Family Loses Life Savings Chasing Fake Lead on Missing Daughter

Phoenix Coldon
Phoenix Coldon
When I initially saw the pictures of 23-year-old Phoenix Coldon, my first reaction was to take in her beauty. She’s a gorgeous girl. She’s also athletic—a champion fencer, and there sure aren’t a lot of those running around—and she’s a multitalented musician who plays the piano and the handbells at church.

Phoenix is also missing, and has been since December 18. That’s an unimaginable pain for a family, especially a parent, to go through. The worrying, the wondering, the waiting. So when a man in Texas claimed to know where she was, providing very clear, very believable details to corroborate his story, the girl’s family instinctively left their home in St. Louis, where Phoenix was last seen, to do their own research. 


Then, after paying for private investigators to follow up on the lead, they found out that it was all a hoax, that the man who reportedly had such valuable information was only saying so because he wanted attention. "It cost us dearly and it led absolutely nowhere. It was just his idea of a joke," said Phoenix’s mother, Gloria Coldon, in an interview. He wasted money that could’ve been better spent on realistic leads to find Phoenix, who is a student at University of Missouri-St. Louis, or at the very least, paying their household bills.

Now Mrs. Coldon and her husband, Lawrence, are absorbing the double blow of struggling financially while they also deal with the life-halting devastation of her child’s unsolved disappearance four months ago. The family, who had already tapped out their savings in the search for their missing child, was already struggling financially. But this heartless prank put them so far in the hole, the mortgage company is now foreclosing and the Coldons are losing their home.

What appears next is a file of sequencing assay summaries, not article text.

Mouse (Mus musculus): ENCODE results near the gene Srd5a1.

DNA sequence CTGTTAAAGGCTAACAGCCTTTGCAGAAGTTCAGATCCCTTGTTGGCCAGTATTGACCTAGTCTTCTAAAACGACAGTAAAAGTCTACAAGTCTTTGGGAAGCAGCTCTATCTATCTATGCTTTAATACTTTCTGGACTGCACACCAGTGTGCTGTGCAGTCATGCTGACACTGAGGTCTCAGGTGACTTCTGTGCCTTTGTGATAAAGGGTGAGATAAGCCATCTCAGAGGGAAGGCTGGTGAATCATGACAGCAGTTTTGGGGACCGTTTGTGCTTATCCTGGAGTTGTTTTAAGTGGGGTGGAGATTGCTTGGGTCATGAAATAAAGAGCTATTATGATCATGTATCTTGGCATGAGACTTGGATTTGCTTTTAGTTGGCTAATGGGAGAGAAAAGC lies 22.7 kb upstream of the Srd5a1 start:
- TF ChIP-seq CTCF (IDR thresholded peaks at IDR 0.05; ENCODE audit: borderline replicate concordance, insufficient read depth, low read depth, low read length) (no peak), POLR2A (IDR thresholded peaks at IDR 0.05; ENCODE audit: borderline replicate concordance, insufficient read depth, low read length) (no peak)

Just when I think, OK, that’s got to be the cruelest thing one person can do to another, here comes a different news story competing to knock the first right out of contention. But this one is going to be hard to beat. And it’s not even the only time someone pulled such a cruel prank. A girl called the house actually pretending to be Phoenix. Disgusting. Just disgusting. No one should be able to sleep at night or look themselves in the mirror after pulling a stunt like that.

Meanwhile Phoenix is still missing. For whatever reason—I’ll let you figure out why—her story isn’t getting as much media airplay as, say, a Natalee Holloway, and police involvement has been, according to the Coldons, less than proactive or reassuring. The family learned that her 1998 Chevy Blazer had been impounded on the same day she went missing after it was found running with the keys in the ignition and the driver’s door open in East St. Louis, about a half hour drive from her house. Phoenix’s purse, with her license and her glasses, was inside.

Mrs. Coldon says there was a similar case in the city when a young girl was snatched from her car at a stoplight and forced into prostitution, so family has been canvassing strip clubs and seedy hangouts for possible leads. Her father, on the other hand, has launched his own search of abandoned houses and vacant lots. I can’t even imagine.

Even though they’re losing their home and unsure where they will go, the Coldon family will continue to do whatever it takes to find Phoenix. If you can find it in your heart—and your wallet—to contribute to the search for her, please send donations via PayPal to or mail to Goldia Coldon, c/o Missing Phoenix Coldon, P.O. Box 38645, St. Louis, Missouri 63138.

I think it’s important to keep them in their home in case Phoenix is being held captive and can find a way to escape back there. But her mom and dad have just suffered enough. I’m sending a donation now and hope you will, too. Especially if you’re a parent.

Do you think people who report false information in the investigation of a missing person should be criminally charged?

Image via Facebook

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